It’s only natural that people associate mobile technology with UPS. Why? Mainly because of the nifty handheld computers our drivers carry and ask you to sign when they’re delivering a package that requires your signature. At UPS we call them DIADs – short for Delivery Information Acquisition Devices.
What began more than 20 years ago as a bulky, brown clipboard with a monochrome screen has grown into a sleek, curvy, handheld computer with just about every wireless communications option known to man. You could call the DIAD the forefather of the smartphone.
Of course, that original DIAD and the versions since are quite a bit hardier than the typical smartphone. You can fling, drop or step on the DIAD without killing it. Just ask a UPS driver! Of course, if a driver runs over a DIAD with a delivery truck – it’s electronic road kill.
In 1993, UPS introduced the DIAD II. It communicated via a nationwide network of 100 cellular carriers brought together by UPS to provide communication service for all those DIAD-equipped drivers, making UPS the world’s largest cellular user at that time. The information uploads performed over that cellular network became accessible via the Worldwide Web in 1995 when UPS enabled customers to track their packages directly on the Internet. Fast forward to today. On an average day, UPS gets about 26.2 million online tracking requests.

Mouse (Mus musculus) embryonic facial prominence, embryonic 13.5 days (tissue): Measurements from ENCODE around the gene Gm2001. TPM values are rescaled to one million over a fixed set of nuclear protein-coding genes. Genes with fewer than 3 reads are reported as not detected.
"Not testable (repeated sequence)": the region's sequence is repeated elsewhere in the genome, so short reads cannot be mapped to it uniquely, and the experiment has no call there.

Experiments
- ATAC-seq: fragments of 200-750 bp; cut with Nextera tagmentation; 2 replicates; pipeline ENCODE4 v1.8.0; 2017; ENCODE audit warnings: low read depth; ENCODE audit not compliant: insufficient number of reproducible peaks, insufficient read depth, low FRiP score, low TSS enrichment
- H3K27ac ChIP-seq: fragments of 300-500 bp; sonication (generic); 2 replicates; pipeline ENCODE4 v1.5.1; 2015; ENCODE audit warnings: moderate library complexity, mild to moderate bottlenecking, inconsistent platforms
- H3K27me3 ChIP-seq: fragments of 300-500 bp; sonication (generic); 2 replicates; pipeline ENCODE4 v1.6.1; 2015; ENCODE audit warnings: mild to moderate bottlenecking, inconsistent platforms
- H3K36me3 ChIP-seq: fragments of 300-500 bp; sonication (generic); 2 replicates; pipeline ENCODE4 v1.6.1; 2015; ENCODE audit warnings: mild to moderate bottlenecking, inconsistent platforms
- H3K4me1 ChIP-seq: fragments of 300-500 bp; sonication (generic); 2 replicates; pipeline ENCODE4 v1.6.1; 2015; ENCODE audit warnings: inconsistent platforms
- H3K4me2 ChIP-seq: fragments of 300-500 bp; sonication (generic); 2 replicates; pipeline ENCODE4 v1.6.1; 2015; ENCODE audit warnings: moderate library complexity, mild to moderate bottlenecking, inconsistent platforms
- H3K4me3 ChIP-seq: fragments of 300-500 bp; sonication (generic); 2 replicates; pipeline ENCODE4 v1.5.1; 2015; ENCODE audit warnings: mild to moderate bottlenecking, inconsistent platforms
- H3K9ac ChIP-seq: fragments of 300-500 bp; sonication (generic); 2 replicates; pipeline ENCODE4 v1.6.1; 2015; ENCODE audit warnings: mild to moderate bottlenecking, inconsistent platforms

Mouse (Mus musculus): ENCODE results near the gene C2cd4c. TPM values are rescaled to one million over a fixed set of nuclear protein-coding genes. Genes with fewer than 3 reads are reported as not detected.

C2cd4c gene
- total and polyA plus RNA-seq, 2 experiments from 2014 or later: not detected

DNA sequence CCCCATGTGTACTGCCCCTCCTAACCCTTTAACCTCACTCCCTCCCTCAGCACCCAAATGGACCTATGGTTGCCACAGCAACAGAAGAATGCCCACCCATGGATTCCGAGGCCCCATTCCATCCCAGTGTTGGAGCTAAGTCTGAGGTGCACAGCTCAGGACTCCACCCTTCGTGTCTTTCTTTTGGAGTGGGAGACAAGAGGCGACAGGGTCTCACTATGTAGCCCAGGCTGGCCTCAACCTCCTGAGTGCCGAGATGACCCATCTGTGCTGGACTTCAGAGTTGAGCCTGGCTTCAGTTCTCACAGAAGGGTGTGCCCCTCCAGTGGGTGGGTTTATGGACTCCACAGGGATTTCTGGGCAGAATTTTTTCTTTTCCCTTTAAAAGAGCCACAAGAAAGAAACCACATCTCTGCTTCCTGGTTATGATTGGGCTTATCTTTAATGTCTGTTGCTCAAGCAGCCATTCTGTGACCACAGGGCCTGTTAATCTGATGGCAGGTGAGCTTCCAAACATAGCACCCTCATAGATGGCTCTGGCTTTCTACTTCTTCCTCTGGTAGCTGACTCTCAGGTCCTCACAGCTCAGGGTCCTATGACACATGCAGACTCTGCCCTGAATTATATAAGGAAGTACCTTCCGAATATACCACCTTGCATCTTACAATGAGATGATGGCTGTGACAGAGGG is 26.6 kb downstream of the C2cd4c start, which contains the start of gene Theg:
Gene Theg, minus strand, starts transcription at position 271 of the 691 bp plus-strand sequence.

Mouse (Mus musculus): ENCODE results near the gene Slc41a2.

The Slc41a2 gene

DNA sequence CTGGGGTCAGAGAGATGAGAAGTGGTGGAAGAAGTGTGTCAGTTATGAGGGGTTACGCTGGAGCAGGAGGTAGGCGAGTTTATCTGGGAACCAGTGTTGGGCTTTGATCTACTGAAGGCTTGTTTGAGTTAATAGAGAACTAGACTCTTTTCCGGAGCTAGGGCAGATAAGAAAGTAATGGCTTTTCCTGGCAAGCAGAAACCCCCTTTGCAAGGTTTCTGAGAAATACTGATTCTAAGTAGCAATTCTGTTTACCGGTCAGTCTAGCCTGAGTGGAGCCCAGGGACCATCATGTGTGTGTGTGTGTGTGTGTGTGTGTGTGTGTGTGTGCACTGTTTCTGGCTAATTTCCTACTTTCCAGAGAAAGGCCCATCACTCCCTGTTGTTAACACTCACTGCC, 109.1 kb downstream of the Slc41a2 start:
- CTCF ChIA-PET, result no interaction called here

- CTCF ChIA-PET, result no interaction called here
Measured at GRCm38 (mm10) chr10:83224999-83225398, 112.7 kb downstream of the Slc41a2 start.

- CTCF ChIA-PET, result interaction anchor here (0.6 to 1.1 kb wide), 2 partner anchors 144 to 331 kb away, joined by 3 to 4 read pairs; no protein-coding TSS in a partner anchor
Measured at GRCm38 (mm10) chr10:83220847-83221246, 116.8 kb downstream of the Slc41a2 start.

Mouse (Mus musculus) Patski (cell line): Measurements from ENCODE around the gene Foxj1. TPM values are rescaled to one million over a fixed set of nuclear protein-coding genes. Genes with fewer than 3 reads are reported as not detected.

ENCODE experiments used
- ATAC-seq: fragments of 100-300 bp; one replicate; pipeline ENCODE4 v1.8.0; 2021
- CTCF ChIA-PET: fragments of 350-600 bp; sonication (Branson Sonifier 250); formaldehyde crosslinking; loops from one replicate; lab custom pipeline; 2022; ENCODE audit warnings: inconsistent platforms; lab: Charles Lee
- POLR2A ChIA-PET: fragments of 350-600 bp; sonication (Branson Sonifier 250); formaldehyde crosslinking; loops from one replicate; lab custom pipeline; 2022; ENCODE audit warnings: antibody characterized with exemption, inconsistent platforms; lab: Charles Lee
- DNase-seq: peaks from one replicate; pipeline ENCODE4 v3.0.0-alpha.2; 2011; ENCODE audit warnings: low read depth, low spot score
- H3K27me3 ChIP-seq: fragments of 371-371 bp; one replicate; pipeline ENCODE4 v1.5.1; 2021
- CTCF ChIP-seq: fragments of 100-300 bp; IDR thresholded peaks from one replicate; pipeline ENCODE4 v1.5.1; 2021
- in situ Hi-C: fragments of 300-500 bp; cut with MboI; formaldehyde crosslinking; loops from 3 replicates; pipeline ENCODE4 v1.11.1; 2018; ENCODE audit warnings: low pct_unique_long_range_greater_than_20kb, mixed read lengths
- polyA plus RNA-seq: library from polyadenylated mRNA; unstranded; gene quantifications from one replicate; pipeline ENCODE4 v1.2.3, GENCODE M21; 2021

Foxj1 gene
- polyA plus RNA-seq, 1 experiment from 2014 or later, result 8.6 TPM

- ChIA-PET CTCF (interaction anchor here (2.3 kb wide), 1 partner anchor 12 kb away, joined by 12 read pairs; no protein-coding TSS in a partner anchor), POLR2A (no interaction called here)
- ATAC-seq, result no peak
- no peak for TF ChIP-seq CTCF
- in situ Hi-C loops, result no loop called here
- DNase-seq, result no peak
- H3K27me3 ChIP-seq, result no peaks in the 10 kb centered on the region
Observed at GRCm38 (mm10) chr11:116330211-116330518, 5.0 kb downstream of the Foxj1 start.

UPS drivers aren’t the only ones who need shipping info in the palm of their hands. Today, you can access UPS on the go from your smartphone. And DIADs are instrumental in making it possible for you to track your package using that iPhone, BlackBerry or Droid.
Just don’t run over any of ‘em with a truck.
|Tags:||DIAD, handheld, smartphone|